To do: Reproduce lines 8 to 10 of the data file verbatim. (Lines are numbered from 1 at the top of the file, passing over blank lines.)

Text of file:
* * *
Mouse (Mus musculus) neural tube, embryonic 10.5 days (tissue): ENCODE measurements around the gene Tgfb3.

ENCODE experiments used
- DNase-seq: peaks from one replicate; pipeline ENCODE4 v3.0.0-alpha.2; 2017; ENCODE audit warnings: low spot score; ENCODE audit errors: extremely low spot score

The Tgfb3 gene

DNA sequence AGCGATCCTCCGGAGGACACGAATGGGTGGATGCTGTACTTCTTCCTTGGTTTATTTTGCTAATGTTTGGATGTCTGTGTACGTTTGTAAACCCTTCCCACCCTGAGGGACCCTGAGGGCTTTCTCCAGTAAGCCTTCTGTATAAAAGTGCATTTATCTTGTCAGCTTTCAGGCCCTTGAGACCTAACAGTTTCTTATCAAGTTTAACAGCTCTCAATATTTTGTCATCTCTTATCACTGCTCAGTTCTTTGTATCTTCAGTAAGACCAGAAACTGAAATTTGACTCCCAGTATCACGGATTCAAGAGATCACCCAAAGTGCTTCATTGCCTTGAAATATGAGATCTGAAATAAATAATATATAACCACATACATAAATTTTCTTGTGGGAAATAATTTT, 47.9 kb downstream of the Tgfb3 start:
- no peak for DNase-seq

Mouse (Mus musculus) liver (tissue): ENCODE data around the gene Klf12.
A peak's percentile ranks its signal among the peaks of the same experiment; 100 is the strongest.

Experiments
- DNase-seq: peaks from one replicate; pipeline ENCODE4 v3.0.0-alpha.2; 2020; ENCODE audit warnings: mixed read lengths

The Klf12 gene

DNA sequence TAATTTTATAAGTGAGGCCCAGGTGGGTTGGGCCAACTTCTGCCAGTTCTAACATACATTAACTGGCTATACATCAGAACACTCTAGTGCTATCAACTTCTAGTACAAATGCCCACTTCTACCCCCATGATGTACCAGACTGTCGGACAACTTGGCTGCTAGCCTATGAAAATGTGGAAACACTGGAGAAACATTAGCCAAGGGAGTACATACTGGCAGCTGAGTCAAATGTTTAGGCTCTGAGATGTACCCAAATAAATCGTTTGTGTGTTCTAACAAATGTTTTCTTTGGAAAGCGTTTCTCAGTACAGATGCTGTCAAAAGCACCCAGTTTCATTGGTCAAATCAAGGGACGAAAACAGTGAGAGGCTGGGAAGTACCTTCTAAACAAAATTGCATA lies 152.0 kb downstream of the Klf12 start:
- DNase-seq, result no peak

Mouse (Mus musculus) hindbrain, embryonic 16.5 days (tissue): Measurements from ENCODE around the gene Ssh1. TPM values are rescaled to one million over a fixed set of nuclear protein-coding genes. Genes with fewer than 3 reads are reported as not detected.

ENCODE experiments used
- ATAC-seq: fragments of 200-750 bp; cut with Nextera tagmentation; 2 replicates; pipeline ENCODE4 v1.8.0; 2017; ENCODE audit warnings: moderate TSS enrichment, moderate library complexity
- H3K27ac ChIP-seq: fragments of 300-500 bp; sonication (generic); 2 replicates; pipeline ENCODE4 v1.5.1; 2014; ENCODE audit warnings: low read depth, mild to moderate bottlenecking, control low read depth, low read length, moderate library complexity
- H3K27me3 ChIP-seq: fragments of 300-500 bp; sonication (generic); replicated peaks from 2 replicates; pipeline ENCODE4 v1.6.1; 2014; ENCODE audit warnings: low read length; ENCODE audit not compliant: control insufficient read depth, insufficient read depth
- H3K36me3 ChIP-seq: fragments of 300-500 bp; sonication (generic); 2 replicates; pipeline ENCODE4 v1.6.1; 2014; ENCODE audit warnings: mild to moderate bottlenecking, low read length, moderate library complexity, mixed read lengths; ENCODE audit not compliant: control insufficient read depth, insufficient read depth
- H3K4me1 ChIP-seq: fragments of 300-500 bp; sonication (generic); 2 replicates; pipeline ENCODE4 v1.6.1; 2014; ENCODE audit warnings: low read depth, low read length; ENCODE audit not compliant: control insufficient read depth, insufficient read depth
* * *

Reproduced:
A peak's percentile ranks its signal among the peaks of the same experiment; 100 is the strongest.

Experiments
- DNase-seq: peaks from one replicate; pipeline ENCODE4 v3.0.0-alpha.2; 2020; ENCODE audit warnings: mixed read lengths